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10.7: Enable Time Machine encryption on Lion
Authored by: Ten on Jul 22, '11 11:54:57AM
Sorry, but this is hyperbole.

It's important to understand that if you encrypt a backup, if you lose your password you will have lost access to your backup. Additionally, if the header gets corrupted *and* the header backup gets corrupted (to my knowledge there's an automatic backup; at least that's the case with sparsebundles) then you also lose access, *but* in the very very rare event that does happened, if you're only using it as a backup drive, and you realise it's become corrupted, then you can simply make a new backup. There's of course a risk something will go wrong with your backup and your main computer simultaneously, but that's always been an issue with or without encryption.

Giving this advice to the average user is fair, but average users aren't browsing Mac OS X Hints. I think you need to give people more credit.

Personally, I'm a college student, I carry around an external HD with my laptop as my backup drive. My backup drive is, as you say, for if something bad happens, e.g. my laptop's hard drive dies. In that case, it still works as a backup. By using encryption, it ensures that if anyone steals my bag they can't have access to my files. It makes perfect sense to me and carries very little risk unless I forget my password which I shouldn't because I type it in every day.

Anyway, this is just plain wrong:

The whole point of backups is to be able to get to your data even if something bad happens.

The whole point of encryption is to make sure that nobody *including you* can get to your data if something bad happens.

The two concepts are mutually exclusive.

The whole point of encryption is that nobody can get access to your data without your permission, e.g. if someone steals your laptop. You don't want to have to be dealing with identity theft as well as having to buy a new laptop. It's not to prevent people getting to your data "if something bad happens" (like what?!)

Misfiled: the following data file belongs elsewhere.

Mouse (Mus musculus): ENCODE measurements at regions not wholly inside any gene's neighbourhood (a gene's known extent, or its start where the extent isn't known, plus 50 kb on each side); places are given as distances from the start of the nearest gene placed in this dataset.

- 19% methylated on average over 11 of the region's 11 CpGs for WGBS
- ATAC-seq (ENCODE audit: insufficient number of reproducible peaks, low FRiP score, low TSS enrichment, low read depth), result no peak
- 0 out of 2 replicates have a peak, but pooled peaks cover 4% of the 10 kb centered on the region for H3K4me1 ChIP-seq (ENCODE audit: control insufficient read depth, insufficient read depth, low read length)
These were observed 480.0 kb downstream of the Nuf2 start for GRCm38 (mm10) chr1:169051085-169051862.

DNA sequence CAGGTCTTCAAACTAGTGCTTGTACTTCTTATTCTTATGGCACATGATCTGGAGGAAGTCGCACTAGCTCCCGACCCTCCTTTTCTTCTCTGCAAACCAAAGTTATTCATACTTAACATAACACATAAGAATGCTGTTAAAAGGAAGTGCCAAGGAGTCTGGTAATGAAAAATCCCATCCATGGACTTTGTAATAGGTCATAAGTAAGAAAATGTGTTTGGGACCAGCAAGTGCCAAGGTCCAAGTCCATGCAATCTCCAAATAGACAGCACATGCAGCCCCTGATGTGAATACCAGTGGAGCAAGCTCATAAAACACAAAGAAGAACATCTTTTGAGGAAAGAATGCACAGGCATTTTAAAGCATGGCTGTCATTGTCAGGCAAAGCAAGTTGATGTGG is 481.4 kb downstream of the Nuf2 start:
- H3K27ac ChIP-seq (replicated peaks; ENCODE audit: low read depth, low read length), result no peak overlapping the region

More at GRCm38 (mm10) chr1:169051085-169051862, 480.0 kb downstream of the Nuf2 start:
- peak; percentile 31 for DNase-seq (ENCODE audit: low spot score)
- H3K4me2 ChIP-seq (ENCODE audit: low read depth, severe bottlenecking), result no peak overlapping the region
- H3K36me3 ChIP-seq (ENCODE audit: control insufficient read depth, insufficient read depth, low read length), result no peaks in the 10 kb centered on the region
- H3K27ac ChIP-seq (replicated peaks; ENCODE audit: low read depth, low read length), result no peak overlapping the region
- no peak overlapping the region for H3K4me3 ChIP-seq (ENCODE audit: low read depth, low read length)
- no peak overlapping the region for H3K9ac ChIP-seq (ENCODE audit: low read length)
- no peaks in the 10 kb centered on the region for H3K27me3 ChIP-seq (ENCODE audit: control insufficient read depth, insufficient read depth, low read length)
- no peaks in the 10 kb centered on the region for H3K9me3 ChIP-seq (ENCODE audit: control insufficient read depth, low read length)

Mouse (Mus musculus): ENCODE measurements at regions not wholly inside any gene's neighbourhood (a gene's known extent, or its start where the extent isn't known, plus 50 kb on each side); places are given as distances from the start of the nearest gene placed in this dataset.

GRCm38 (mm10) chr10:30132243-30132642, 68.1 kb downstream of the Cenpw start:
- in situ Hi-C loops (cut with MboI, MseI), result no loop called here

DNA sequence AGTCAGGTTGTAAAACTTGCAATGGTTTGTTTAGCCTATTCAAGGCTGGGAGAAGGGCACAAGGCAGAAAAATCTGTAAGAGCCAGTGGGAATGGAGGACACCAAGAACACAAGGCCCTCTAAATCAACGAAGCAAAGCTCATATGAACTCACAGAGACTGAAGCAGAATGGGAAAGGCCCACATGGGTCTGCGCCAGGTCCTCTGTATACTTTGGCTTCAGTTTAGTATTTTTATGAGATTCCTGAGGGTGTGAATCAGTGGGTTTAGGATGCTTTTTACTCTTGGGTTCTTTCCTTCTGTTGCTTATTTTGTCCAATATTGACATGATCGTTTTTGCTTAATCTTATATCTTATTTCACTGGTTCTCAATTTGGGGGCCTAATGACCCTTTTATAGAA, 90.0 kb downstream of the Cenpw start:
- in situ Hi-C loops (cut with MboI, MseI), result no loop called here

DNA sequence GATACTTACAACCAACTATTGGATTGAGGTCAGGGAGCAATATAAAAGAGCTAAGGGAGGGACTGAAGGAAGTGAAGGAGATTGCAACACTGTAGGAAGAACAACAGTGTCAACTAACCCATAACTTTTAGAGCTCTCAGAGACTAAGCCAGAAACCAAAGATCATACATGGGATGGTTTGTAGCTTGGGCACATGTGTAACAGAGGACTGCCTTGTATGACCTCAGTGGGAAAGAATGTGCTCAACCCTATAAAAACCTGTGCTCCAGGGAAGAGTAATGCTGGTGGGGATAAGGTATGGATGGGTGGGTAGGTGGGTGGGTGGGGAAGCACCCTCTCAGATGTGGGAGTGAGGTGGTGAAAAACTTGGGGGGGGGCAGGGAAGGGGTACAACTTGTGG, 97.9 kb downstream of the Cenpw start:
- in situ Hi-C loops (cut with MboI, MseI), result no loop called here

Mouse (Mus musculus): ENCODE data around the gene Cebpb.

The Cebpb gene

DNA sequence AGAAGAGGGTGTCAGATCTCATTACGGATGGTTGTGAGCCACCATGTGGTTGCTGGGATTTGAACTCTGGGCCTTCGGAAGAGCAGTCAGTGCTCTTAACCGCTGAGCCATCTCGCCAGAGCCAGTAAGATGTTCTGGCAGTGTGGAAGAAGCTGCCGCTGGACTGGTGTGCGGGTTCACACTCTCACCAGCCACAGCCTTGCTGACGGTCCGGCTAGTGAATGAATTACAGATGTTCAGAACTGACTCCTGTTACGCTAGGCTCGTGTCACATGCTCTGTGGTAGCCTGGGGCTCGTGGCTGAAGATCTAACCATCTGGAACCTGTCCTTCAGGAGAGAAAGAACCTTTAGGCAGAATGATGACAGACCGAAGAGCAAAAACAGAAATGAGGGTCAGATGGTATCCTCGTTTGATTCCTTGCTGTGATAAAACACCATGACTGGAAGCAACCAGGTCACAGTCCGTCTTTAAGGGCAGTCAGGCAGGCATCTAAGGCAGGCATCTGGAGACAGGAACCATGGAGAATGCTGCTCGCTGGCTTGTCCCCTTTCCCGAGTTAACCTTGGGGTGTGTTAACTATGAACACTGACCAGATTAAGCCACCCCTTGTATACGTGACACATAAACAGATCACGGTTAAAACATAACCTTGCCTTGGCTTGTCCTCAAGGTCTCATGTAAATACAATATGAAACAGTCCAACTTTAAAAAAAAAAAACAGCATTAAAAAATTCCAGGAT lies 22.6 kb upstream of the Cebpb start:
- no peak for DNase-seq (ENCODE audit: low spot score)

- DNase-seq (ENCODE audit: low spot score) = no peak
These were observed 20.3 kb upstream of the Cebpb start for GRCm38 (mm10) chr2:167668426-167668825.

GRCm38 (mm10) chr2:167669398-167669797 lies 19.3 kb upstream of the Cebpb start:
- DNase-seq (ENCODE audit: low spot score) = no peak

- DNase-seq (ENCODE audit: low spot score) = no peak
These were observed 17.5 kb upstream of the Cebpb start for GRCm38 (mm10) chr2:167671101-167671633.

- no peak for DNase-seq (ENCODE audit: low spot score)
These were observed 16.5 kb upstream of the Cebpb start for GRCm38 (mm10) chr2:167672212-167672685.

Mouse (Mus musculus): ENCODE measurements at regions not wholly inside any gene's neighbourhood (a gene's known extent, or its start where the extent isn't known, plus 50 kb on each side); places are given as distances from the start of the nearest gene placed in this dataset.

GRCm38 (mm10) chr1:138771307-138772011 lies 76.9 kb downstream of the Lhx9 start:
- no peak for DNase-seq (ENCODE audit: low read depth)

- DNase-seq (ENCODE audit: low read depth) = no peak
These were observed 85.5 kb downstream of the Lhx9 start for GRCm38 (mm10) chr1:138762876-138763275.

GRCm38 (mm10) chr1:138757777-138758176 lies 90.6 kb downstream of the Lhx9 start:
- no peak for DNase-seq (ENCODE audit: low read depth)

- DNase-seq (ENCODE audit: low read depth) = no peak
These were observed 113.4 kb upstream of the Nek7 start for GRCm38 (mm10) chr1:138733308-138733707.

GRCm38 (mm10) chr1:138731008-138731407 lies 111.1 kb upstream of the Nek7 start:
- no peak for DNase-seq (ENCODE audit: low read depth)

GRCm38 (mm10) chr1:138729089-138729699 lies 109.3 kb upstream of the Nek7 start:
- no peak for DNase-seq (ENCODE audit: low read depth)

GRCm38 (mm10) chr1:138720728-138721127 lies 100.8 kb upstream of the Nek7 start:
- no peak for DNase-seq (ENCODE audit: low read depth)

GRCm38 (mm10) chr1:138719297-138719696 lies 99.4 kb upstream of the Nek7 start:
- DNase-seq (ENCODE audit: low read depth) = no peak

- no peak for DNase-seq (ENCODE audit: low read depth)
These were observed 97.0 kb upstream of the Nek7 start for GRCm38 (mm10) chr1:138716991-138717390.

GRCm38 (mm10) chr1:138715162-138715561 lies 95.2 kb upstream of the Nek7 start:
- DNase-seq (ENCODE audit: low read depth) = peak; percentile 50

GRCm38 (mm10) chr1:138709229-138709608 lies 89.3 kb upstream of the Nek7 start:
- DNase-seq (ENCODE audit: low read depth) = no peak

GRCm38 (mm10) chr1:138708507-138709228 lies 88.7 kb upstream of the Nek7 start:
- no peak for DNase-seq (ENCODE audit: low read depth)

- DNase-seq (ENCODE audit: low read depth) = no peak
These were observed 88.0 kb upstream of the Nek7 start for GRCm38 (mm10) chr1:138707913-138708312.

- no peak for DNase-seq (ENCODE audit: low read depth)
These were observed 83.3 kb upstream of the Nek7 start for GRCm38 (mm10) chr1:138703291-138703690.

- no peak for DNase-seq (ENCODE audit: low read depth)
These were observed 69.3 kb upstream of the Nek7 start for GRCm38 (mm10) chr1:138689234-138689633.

Encrypted data is not "fragile by design" as you claim. There were problems with the original FileVault, back in Panther(!!!!) right when it was launched, that caused some people to lose some data and I fear that reputation will live with it, but your encrypted data is very safe now and a lot of engineering thought has gone into ensuring your data is safe over the last few years.

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10.7: Enable Time Machine encryption on Lion
Authored by: hamarkus on Jul 27, '11 08:38:22AM

Every additional backup adds another layer of security against things going wrong. Every encryption adds another vector for things to go wrong. From a probability point of view, two encrypted backups are very likely safer than one unencrypted backup but one unencrypted backup is safer than one encrypted one (from a things-going-wrong perspective not from a keeping-your-data-private perspective, there obviously encryption is a boon).
I for once would add at least one more backup the moment I start encrypting things (both main drive and backup drive). And will MacDrive support encrypted backups? Being in a situation where all your backups are on HFS+ is pretty much standard, and being in a situation where you 'only' have a Windows PC to access your backups is a possible scenario for quite a number of people.



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